runway: 05/23 - ...x...m - grass
Doncaster airfield (also known as RFC Doncaster and RAF Doncaster, ICAO: EGCI) was an airfield 230 kilometers north-northeast of London.
The airfield opened in 1909 at the local racecourse to host the world's second air display (the first one had been in Rheims, France). All the world's leading aviators were present. The Daily Mail offered a £1000 prize for the first British pilot in a British aeroplane to fly a circular mile. Samuel F. Cody, not related to William F. (a.k.a. 'Buffalo Bill'), attempted to win the prize. He signed British naturalisation papers in front of the crowd with the band playing both the Star Spangled Banner and the National anthem. Unfortunately, he crashed his British Army Aeroplane No.1 whilst taxiing, the prize was taken by JTC Moore-Brabazon a few days later.
First Aviation Meeting in England, 1909 (flyingmachines.ru).
In 1916 the Royal Flying Corps based fighters of 15 Reserve Squadron at the airfield. From one of its flights, 46 Reserve Squadron was formed. The aerodrome moved off the race course to a newly built terrain next to it in 1916. This terrain developed into a proper airfield with three hangars which housed RFC Squadrons 41 & 49. Another unit, 82 Squadron Royal Flying Corps, was formed at Doncaster on 17 February 1917 to fly Armstrong Whitworth FK8 aircraft. That unit left for France on 20 November 1917. On 15 July 1918, 41 and 49 Reserve Squadrons were amalgamated to form 47 Training Depot Station (TDS) for single seat fighter training. Doncaster continued in this role for the remainder of World War I.
The station was not on the Air Ministry's permanent list, so the airfield was closed down within months of the war ending. As the Air Ministry did not own the land, the airfield buildings were put up for sale. Two of its three Belfast hangars were sold to a Sheffield motor manufacturing company for storage and assembly at Finningley. The third of the hangars stayed in place, mainly housing buses.
No photos or maps from this period have been located
In 1920, the national Government asked local authorities to assist in the formation of a chain of airfields. The scheme was planned so Great Britain would not lack behind other nations in the provision of civil air services. In England and Wales in 1932 there were only 11 Municipal Authorities with licensed aerodromes. Doncaster was one of another 11 towns that had purchased sites for development. Doncaster responded and with advice from Alan Cobham they opened an 'aviation centre' on 26 May 1934 . The airfield continued to develop. An international service was opened to Amsterdam on 1 July 1936. After long discussions with the Air Ministry, 616 (South Yorkshire) Fighter Squadron of the Royal Auxiliary Air Force was formed at Doncaster. On the opposite side of the aerodrome a new site was constructed during 1938 to accomodate their formation on 1st November 1938. This new site featured three Bellman type aeroplane sheds.
Shortly after the outbreak of war in 1939, the squadron went to its battle stations, where it played an honourable part in the Battle of Britain. After the departure of 616 squadron, its place was taken by the formation of 271 (Transport) Squadron, composed mainly of requisitioned civilian aircraft and obsolescent twin engined bombers. After having been re-equipped with Dakotas (RAF C-47s), the squadron moved south to take part in operation 'Overlord' (D-Day). Yet later they took part in the airborne invasion at Arnhem, during which Flight Lieutenant David Lord was awarded a posthumous Victoria Cross. Throughout the war the airfield was used for transport, conversion and diversion duties.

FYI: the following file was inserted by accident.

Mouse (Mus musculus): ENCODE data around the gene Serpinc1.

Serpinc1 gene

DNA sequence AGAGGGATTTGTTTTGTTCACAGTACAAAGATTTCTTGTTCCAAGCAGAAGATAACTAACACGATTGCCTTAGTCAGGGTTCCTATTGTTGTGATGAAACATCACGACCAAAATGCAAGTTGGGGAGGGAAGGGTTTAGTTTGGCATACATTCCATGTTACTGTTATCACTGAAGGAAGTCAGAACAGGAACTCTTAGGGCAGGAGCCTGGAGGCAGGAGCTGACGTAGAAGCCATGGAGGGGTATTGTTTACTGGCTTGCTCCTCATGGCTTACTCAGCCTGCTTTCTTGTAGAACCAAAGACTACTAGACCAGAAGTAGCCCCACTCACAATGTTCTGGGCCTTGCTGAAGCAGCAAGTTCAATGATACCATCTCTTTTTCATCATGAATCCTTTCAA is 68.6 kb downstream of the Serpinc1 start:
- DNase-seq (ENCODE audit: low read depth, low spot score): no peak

At the end of the war the airfield at Doncaster closed for a second time during 1945.
After the war C. L. Surveys took over two hangars and used them to convert Halifax and Anson aircraft for civilian use. In October 1947 9 Reserve Flying Training School formed at Doncaster to provide training for RAF Reserve pilots. Around the same time 24 Gliding School arrived from Firbeck to train the Air Training Corps cadets. 24 Gliding School was disbanded in January 1954.
In 1960 civil aviation returned to Doncaster, although this time only as a gliding club. The South Yorkshire Airport Company signed a ten year lease of the airport in 1967. The following year the Doncaster Gliding Club hosted the National Gliding Championships. With the reopening of Doncaster airport the South Yorkshire Flying Club was formed in 1976. The airport terminal and control tower burned down in the late 70s. Flying mainly Cessna 150 and 172 aircraft, the club was formed by members taking shares and running it on a non profit basis. The club stayed until the airfield closed after -on Christmas Day 1992- Peter Skinner, Director of the Doncaster Aero Club, flew the final flight from Doncaster Airport.
Doncaster tower, 1976 (forum.keypublishing.com).
Doncaster tower, late 1970s (NorwichPaul, via AirfieldInformationExchange).
Doncaster airfield, the Flying Club hangar on the southeast side of the airfield in 1990 (AirfieldInformationExchange).
The Lakeside area has seen considerable redevelopment since the airfield closed. Extensive landscaping and the introduction of numerous retail outlets and leisure activities have caused very little of the original Doncaster airport to survive. Only the buildings currently occupied by the South Yorkshire Aircraft Museum remain. Vandalism caused other airfield buildings to be demolished. The site of the civilian air club was built over with a residential area.
Doncaster, looking southeast, photographed in March 1994, 15 months after the airfield closed (AirfieldInformationExchange).
The site of the former airport photographed in 2008 (Google Earth)